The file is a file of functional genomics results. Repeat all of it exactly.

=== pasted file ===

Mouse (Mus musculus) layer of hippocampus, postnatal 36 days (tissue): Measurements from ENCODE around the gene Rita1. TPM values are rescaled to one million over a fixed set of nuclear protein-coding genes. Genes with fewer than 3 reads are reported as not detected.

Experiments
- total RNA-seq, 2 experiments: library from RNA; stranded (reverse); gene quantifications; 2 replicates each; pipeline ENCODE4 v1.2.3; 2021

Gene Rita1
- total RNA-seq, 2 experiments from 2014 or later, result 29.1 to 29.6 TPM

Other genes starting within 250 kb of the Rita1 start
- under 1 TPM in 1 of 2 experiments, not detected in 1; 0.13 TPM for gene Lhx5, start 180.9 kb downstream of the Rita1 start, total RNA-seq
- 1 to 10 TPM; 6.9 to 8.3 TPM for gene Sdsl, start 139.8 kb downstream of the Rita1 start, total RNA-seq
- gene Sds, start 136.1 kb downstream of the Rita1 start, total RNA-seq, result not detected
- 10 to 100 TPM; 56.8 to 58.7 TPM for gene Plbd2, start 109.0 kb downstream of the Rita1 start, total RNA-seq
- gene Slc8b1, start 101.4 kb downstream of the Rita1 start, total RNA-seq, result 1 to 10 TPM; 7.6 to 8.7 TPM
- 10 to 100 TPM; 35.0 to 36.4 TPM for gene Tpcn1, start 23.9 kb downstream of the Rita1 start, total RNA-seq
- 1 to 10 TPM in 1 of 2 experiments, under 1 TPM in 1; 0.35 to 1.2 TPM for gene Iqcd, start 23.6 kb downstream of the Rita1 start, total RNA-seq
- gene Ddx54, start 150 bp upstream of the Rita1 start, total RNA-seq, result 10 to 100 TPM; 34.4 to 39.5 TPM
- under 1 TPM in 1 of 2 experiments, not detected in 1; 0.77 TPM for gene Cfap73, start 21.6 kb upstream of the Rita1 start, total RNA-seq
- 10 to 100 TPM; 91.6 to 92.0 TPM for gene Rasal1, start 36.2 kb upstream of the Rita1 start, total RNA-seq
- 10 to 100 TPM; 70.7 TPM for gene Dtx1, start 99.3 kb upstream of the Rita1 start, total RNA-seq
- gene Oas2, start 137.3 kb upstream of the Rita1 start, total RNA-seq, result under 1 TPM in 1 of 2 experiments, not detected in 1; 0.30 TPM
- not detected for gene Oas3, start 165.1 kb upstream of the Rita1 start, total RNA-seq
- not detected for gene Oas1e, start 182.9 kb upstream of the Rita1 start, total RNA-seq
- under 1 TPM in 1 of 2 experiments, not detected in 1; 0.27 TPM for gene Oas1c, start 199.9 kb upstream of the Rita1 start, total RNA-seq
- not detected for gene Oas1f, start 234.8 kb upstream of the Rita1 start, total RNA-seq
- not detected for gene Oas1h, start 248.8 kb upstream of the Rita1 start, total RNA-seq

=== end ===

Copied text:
Mouse (Mus musculus) layer of hippocampus, postnatal 36 days (tissue): Measurements from ENCODE around the gene Rita1. TPM values are rescaled to one million over a fixed set of nuclear protein-coding genes. Genes with fewer than 3 reads are reported as not detected.

Experiments
- total RNA-seq, 2 experiments: library from RNA; stranded (reverse); gene quantifications; 2 replicates each; pipeline ENCODE4 v1.2.3; 2021

Gene Rita1
- total RNA-seq, 2 experiments from 2014 or later, result 29.1 to 29.6 TPM

Other genes starting within 250 kb of the Rita1 start
- under 1 TPM in 1 of 2 experiments, not detected in 1; 0.13 TPM for gene Lhx5, start 180.9 kb downstream of the Rita1 start, total RNA-seq
- 1 to 10 TPM; 6.9 to 8.3 TPM for gene Sdsl, start 139.8 kb downstream of the Rita1 start, total RNA-seq
- gene Sds, start 136.1 kb downstream of the Rita1 start, total RNA-seq, result not detected
- 10 to 100 TPM; 56.8 to 58.7 TPM for gene Plbd2, start 109.0 kb downstream of the Rita1 start, total RNA-seq
- gene Slc8b1, start 101.4 kb downstream of the Rita1 start, total RNA-seq, result 1 to 10 TPM; 7.6 to 8.7 TPM
- 10 to 100 TPM; 35.0 to 36.4 TPM for gene Tpcn1, start 23.9 kb downstream of the Rita1 start, total RNA-seq
- 1 to 10 TPM in 1 of 2 experiments, under 1 TPM in 1; 0.35 to 1.2 TPM for gene Iqcd, start 23.6 kb downstream of the Rita1 start, total RNA-seq
- gene Ddx54, start 150 bp upstream of the Rita1 start, total RNA-seq, result 10 to 100 TPM; 34.4 to 39.5 TPM
- under 1 TPM in 1 of 2 experiments, not detected in 1; 0.77 TPM for gene Cfap73, start 21.6 kb upstream of the Rita1 start, total RNA-seq
- 10 to 100 TPM; 91.6 to 92.0 TPM for gene Rasal1, start 36.2 kb upstream of the Rita1 start, total RNA-seq
- 10 to 100 TPM; 70.7 TPM for gene Dtx1, start 99.3 kb upstream of the Rita1 start, total RNA-seq
- gene Oas2, start 137.3 kb upstream of the Rita1 start, total RNA-seq, result under 1 TPM in 1 of 2 experiments, not detected in 1; 0.30 TPM
- not detected for gene Oas3, start 165.1 kb upstream of the Rita1 start, total RNA-seq
- not detected for gene Oas1e, start 182.9 kb upstream of the Rita1 start, total RNA-seq
- under 1 TPM in 1 of 2 experiments, not detected in 1; 0.27 TPM for gene Oas1c, start 199.9 kb upstream of the Rita1 start, total RNA-seq
- not detected for gene Oas1f, start 234.8 kb upstream of the Rita1 start, total RNA-seq
- not detected for gene Oas1h, start 248.8 kb upstream of the Rita1 start, total RNA-seq